This battery is heavier than the iPhone 15 Pro Max, and the connection isn’t as long, but you can still use the Vision Pro with the battery in your pocket. When you’re at your workstation, you may charge the battery with the provided 30W power adapter.

    It’s kinda heavy

    There’s no denying that the Vision Pro is heavy. It weighs between 1.3 and 1.4 pounds more than the Meta Quest 3, and it can get unpleasant to wear after around 30 minutes.

    The good news is that you receive two included headbands: the Solo Knit band and the Dual Loop band, with the latter being a far superior choice for appropriately dispersing weight around your head. I can use the Vision Pro for several hours without pain with that band, however there is still some pressure.

    Very expensive (not counting accessories!)

    The Apple Vision Pro starts at $3,500, which is comparable to the very expensive 77-inch LG G3 OLED TV. But that is the beginning price.

    If you wish to utilize Zeiss lenses with the Vision Pro, the cost is $99 for readers and $149 for a prescription. The carrying case, which like a large marshmallow, costs an extra $199. If you’re concerned about the Vision Pro’s longevity, the Apple Care+ package costs $499 and includes unlimited repairs and damage protection.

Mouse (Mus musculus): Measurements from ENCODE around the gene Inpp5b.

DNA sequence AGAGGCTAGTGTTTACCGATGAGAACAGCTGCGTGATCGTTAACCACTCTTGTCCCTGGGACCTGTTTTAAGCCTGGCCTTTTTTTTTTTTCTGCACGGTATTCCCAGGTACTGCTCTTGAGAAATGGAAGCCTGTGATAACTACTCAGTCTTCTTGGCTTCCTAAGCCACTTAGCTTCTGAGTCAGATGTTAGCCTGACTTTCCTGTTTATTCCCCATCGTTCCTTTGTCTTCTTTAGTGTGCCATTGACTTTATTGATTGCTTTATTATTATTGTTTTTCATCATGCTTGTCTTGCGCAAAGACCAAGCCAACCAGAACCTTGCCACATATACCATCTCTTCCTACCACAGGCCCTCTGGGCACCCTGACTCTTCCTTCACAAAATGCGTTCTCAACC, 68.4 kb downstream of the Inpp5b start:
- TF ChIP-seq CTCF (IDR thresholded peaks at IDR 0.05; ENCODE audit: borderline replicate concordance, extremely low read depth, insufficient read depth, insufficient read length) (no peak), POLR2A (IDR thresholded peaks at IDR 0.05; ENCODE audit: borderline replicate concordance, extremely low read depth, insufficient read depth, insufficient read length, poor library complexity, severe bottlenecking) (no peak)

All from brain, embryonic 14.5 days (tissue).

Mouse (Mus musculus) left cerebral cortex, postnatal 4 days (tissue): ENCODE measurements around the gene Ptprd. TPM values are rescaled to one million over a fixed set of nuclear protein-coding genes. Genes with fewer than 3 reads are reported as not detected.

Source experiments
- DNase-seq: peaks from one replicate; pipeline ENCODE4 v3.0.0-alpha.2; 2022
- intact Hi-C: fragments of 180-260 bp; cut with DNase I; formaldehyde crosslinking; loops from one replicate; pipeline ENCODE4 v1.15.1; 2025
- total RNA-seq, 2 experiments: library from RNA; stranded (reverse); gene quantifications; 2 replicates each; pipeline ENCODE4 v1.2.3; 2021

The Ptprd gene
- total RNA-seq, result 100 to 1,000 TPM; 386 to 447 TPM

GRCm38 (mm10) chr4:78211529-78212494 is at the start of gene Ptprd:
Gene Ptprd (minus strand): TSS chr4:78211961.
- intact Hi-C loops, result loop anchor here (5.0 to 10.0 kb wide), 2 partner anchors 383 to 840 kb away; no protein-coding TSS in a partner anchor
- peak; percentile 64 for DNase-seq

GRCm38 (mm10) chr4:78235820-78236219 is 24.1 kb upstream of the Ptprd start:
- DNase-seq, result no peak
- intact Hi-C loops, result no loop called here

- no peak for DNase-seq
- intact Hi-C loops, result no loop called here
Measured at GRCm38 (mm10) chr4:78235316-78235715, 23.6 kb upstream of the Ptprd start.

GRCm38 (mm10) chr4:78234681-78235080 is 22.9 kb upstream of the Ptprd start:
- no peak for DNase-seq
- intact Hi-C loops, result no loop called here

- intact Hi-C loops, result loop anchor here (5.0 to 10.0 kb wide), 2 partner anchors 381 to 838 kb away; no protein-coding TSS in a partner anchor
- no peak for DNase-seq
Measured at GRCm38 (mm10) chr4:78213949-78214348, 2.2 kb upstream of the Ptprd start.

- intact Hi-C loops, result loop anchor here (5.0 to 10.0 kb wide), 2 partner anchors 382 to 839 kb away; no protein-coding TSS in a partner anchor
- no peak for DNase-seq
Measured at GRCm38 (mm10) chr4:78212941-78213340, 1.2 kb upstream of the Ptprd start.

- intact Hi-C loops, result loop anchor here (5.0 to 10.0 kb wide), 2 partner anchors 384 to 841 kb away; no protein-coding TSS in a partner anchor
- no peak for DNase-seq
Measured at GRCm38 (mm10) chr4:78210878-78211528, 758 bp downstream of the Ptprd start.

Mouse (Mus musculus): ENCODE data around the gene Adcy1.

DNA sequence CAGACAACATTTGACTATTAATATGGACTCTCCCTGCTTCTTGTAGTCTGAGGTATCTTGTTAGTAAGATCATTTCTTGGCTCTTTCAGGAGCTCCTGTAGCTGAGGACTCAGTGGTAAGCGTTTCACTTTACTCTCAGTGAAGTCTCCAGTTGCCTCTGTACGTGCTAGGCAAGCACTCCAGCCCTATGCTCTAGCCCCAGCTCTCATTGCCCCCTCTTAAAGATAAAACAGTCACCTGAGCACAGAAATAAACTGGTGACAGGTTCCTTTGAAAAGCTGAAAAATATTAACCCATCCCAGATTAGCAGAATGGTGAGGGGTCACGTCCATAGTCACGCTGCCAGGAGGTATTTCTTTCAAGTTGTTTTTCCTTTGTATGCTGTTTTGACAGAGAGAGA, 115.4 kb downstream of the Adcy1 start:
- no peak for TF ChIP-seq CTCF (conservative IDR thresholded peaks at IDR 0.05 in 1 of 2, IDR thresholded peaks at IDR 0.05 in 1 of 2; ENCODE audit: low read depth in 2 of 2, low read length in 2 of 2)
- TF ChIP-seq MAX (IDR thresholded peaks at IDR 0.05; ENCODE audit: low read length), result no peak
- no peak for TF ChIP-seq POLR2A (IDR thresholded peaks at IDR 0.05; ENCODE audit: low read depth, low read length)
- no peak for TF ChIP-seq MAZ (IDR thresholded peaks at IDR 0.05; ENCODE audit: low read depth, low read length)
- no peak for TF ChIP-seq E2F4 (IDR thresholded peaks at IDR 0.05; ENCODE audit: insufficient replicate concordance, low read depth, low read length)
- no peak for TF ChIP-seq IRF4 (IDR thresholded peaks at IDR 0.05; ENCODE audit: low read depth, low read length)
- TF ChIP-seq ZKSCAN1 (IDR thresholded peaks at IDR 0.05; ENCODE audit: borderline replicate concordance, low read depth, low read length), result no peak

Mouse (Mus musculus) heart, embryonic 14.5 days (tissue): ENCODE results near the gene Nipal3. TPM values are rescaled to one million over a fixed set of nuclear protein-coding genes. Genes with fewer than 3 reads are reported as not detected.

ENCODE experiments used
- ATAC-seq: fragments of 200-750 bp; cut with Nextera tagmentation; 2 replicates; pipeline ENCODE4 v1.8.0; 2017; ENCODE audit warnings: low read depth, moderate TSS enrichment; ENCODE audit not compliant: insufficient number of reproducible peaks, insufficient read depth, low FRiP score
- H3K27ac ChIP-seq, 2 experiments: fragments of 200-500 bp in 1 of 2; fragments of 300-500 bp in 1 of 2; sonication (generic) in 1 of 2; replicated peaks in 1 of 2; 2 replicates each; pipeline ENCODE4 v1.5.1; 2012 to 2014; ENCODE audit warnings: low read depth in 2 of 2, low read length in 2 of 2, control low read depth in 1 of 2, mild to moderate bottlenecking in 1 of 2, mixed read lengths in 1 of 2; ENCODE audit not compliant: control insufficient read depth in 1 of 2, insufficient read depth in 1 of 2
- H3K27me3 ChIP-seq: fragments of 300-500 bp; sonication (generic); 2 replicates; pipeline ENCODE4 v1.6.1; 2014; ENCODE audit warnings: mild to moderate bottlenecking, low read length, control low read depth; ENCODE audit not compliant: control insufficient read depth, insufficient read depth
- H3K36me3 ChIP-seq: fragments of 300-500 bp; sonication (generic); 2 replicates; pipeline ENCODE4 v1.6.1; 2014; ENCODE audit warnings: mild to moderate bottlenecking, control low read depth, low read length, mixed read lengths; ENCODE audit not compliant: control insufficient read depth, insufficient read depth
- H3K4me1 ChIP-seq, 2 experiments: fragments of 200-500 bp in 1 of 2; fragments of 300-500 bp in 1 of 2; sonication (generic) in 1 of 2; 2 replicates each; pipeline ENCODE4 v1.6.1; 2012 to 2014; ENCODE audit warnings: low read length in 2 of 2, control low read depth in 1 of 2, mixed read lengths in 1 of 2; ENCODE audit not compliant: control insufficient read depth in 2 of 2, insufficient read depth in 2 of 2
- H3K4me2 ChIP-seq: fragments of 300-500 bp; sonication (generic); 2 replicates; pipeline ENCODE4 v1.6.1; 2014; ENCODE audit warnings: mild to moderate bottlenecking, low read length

Personas are creepy (for now)

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    Some big missing apps like Netflix and YouTube

    For the time being, the Apple Vision Pro lacks some of the most popular native apps. This includes Netflix and YouTube. There are no iPad-compatible versions of these apps, either. Personally, I’d want to see all of Google’s apps here, particularly Google Drive and Google Meet, so I can utilize my Persona during video conferences with the rest of my team.

    The good news is that YouTube promises a native Vision Pro app is on the way, so it might very well be under development today.

    Conclusion !

    The Apple Vision Pro goes into great depth on how to utilize this spatial computer. However, if I had to summarize the Vision Pro in a few words, I would say it is amazing, immersive, and expensive.

    At $3,500, this is a difficult sell for most, but I believe the Vision Pro is the greatest mixed reality headset by far and may be worth the extra cost for multitasking power users, business travelers, and early adopters.

    Even if you can’t afford one, you owe it to yourself to experience the Vision Pro in an Apple Store to see what the future of computing looks like. Just be cautious not to cross the street while wearing it.